The report will be accompanied by an IFC response. Without binding powers, the CAO operates via persuasion, pressure, and ultimately good faith that the IFC will address its findings. After a three-year wait, the tea workers of APPL hope that their voices will be not only heard but reacted to meaningfully on the ground.

Ultimately, however, we hope that the IFC will take a leadership role and recognise the need for change not only at APPL but systemically across the Assam tea industry. Such change will require rigorous enforcement of national labour standards, stronger (and plural) unions, and an industry that invests in its own labour force by providing access to decent healthcare, education, and housing.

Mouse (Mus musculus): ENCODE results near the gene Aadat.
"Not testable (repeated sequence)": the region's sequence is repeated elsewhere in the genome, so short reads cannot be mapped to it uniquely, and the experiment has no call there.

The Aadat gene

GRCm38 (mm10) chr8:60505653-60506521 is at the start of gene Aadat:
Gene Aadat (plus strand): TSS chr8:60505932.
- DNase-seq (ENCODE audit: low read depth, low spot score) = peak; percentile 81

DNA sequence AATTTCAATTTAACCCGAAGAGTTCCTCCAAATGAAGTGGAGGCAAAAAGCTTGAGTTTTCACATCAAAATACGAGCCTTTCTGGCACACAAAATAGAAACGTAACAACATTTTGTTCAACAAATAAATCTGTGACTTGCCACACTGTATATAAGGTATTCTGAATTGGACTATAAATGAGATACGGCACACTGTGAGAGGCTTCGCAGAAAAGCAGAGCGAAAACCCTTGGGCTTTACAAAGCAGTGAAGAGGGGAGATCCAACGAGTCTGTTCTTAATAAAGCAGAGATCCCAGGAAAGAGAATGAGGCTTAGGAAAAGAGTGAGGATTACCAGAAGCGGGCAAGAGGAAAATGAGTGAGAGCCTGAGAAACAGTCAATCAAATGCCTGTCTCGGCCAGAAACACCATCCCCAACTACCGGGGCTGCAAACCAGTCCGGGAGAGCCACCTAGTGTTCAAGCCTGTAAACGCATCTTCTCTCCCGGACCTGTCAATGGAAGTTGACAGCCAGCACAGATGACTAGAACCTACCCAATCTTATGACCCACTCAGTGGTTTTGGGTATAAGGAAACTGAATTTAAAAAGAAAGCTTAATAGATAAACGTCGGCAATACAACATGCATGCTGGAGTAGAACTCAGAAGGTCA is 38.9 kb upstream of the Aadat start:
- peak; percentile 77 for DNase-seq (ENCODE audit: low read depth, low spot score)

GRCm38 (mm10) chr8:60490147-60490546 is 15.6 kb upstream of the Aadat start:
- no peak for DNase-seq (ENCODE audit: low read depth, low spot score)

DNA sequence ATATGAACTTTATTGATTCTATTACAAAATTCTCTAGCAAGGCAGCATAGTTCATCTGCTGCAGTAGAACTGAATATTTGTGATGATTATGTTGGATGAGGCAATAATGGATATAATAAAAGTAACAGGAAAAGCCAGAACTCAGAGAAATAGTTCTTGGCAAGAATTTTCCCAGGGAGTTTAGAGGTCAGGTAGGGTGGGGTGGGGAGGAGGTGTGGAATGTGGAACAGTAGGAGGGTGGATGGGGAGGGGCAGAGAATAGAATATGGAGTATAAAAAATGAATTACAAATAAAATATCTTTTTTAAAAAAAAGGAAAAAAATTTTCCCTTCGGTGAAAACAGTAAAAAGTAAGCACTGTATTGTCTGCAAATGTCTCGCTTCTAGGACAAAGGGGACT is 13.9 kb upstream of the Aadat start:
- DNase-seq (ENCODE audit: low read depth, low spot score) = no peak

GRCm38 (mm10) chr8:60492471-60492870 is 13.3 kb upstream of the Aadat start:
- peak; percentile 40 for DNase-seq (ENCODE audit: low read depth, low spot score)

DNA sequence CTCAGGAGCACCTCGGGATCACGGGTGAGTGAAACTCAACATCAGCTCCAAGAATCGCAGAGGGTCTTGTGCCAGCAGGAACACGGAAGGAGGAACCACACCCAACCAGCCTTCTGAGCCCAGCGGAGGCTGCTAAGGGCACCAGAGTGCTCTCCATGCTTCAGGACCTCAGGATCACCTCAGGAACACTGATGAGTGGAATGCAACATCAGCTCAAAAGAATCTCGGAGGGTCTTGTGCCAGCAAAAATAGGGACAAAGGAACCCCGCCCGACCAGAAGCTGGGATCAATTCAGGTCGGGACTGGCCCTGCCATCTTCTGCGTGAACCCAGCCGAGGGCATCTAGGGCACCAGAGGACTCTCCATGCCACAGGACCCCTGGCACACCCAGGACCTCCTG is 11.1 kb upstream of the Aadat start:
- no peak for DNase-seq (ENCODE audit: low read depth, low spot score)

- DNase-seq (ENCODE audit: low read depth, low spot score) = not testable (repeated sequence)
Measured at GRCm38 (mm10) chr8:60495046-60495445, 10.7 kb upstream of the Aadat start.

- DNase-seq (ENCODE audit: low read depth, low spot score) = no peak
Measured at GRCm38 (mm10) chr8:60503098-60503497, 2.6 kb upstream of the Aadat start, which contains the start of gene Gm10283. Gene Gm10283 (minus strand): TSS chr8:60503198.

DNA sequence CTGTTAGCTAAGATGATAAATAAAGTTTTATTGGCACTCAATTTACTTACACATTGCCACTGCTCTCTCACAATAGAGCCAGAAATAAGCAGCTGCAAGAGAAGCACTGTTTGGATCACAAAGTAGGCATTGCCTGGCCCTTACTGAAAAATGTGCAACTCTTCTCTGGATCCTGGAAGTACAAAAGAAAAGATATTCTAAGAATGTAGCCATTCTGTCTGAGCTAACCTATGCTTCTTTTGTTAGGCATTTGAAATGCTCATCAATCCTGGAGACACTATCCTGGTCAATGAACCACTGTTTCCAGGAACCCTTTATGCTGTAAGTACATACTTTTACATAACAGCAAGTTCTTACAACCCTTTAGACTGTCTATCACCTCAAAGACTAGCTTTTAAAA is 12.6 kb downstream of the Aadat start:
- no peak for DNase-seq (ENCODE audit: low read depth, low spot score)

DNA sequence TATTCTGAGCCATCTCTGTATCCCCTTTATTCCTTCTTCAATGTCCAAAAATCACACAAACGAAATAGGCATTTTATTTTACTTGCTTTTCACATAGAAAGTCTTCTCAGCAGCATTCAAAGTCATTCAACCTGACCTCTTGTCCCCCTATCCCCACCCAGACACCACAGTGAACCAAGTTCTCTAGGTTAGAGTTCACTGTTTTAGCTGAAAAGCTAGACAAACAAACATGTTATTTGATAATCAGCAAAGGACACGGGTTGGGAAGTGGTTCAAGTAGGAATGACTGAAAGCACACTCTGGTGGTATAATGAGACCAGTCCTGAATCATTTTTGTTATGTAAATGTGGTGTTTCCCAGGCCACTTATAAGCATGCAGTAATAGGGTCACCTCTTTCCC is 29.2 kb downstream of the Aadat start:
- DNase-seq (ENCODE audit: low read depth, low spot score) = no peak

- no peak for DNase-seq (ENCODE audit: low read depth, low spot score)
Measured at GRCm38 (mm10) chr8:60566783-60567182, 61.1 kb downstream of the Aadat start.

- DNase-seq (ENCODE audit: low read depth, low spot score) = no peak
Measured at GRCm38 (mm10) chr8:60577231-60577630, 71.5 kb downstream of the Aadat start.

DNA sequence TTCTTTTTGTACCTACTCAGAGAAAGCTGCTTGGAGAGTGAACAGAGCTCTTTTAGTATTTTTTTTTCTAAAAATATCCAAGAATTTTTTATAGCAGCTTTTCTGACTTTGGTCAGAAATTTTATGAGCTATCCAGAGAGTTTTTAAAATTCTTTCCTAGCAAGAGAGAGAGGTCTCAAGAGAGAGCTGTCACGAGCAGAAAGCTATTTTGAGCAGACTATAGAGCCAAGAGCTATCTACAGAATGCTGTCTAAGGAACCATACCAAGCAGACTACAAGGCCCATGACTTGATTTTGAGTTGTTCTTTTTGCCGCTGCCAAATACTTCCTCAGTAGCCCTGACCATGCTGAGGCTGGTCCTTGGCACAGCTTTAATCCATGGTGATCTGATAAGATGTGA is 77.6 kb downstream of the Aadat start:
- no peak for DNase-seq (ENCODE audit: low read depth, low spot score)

Needless to say, any reform must be driven by consultation with the communities. If nothing else, the CAO report serves as a reminder to the World Bank that fulfilling its mandate and lifting people out of poverty must always involve meaningfully listening to the voices of those concerned by its projects.

About the authors

Francesca Feruglio is a co-founder of Nazdeek, a legal empowerment organisation working to bring access to justice closer to marginalised communities in India. She is also a researcher at the Institute of Development Studies, Brighton, UK.

Anirudha Nagar is South Asia Director at Accountability Counsel, which amplifies the voices of communities through non-judicial grievance mechanisms to protect their human rights and environment.